OKLAHOMA CITY – The epidemic of Type 2 diabetes has taken a toll on thousands of Oklahomans who often don’t know they have the disease until it has irreparably damaged their bodies. A researcher at Harold Hamm Diabetes Center at OU Medicine is studying ways to predict who will get diabetes, so that physicians can intervene earlier.
Dharambir Sanghera, Ph.D., recently received a $2.5 million grant from the National Institutes of Health to further her diabetes research, which aims to understand how a person’s genetic makeup interacts with lifestyle factors like poor diet and lack of exercise to lead to diabetes.
Unlike diseases like cystic fibrosis, which is caused by a defect in one major gene, diabetes is caused by multiple genetic defects in combination with a person’s lifestyle, Sanghera said. Although people who are obese face a higher risk for diabetes, some people who are overweight never get the disease. Understanding why could hold the key to predicting, at an early stage, who is likely to get diabetes. “Diabetes is a devastating disease,” she said. “It can cause heart disease, stroke, hypertension, kidney failure, blindness and more. Our intent is to identify biomarkers that can be used to predict diabetes, then we can begin treating individuals who are at the highest risk.”
Since the human genome was sequenced in the early 2000s, researchers have identified more than 100 genes that likely contribute in some way to diabetes, Sanghera said. However, very little is known about which of those genes play a role and to what extent. To illuminate that process, Sanghera is using a new approach called metabolomics. State-of-the-art technology will be used to create a snapshot of a person’s metabolomics profile, which will be combined with their lifestyle factors, to see if patterns come to light.
“In the human body, genes are the chemicals that produce proteins, and proteins determine whether a person has a disease like diabetes,” she said. “However, in diabetes, researchers are still trying to understand what happens in the process of genes creating proteins. With metabolomics, we can bridge the gap between genes and proteins and gain functional readouts of what is going on in our bodies.”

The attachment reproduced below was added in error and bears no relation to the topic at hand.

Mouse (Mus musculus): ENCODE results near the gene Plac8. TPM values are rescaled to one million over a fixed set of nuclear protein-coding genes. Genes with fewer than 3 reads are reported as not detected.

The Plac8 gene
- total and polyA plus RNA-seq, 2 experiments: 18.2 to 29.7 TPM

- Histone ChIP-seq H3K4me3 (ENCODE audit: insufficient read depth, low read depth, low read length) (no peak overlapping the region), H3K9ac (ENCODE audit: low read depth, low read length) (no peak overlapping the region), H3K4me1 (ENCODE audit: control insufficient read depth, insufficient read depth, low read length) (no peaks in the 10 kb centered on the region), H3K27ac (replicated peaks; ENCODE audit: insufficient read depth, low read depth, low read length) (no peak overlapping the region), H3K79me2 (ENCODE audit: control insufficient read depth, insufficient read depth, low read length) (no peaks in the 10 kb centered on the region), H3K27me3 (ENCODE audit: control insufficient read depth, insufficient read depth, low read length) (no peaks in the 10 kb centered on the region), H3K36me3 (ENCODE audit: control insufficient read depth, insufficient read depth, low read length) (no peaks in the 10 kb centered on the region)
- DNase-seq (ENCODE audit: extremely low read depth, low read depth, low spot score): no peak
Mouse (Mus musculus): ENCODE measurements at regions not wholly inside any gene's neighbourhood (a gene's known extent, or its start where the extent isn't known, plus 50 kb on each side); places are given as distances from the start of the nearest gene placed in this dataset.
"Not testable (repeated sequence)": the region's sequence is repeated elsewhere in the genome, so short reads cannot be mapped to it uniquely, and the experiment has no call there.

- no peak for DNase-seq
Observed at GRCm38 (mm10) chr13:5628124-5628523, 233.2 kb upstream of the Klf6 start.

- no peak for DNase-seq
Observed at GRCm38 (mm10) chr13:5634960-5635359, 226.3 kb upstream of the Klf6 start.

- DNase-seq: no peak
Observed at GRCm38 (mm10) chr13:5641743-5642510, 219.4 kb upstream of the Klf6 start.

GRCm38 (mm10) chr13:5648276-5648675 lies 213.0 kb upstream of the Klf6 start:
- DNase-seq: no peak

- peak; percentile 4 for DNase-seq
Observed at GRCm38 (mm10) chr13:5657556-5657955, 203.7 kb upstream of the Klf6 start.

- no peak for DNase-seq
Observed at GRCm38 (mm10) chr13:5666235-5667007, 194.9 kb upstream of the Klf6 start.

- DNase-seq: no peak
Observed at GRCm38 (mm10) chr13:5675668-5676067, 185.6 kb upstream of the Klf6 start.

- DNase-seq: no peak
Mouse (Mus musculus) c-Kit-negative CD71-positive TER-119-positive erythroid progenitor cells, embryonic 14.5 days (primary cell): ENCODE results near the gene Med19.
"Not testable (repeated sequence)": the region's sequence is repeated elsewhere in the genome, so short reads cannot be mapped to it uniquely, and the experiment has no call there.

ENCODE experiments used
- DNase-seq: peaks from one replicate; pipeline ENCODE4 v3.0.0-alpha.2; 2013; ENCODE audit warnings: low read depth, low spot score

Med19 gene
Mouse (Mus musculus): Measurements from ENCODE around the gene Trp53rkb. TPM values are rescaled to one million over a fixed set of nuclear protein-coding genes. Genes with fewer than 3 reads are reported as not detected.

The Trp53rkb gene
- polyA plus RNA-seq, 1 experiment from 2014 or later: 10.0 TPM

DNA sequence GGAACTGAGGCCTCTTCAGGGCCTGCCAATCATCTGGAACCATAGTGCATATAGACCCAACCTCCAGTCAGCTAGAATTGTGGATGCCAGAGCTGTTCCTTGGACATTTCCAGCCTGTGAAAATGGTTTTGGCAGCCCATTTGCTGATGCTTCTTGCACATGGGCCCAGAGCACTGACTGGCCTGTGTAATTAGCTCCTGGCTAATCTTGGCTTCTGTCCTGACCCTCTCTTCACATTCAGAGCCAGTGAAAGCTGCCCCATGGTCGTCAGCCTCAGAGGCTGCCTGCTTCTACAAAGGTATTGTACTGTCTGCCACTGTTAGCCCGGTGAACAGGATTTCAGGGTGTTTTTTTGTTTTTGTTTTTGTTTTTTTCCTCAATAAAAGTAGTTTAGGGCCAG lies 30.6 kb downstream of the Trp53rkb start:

In her research, Sanghera will profile more than 4,600 people, looking for genetic and metabolomics patterns that emerge, such as a chemical compound that consistently increases its response to insulin resistance. Because Sanghera’s team also knows each person’s lifestyle profile – what they eat, how much they exercise, stressors they face – the research is highly personalized. Sanghera’s research project is also unique because of the technology used, called mass spectrometry and gas chromatography. The technologies themselves are not new, but only in more recent years have they been able to read more than one sample at a time. A large number of samples is necessary to work toward a meaningful solution. “This technology is considered high throughput – they can read thousands of metabolites in one single sample,” she said. “If you’re looking at only 50 or 100 patients, you might find something interesting, but you have to have large data sets to discover something that might be applicable to patient care.”
Sanghera predicts that in the future, physicians will order a genetic risk score test just as they order lab tests to check their patients’ cholesterol panel. She hopes her research helps to pave the way toward that reality and its potential to help people at risk for diabetes. “We are tackling this problem in multiple ways – we know that it’s not only genetics that causes diabetes, and it’s not only lifestyle. It’s their interaction, and that’s why it’s complicated,” she said. “Metabolomics is enabling us to sort it out and find solutions.”
Research reported in this press release was supported by the National Institute of Diabetes and Digestive and Kidney Diseases of the National Institutes of Health under the award number 1R01DK118427-01A1. Sanghera leads the grant, working with collaborators Ravindranath Duggirala, Ph.D., and Harald Goring, Ph.D., at the University of Texas Rio Grande Valley.
Sanghera’s research is also supported by the Presbyterian Health Foundation in Oklahoma City, which awarded a bridge grant that allowed her to earn the current NIH grant.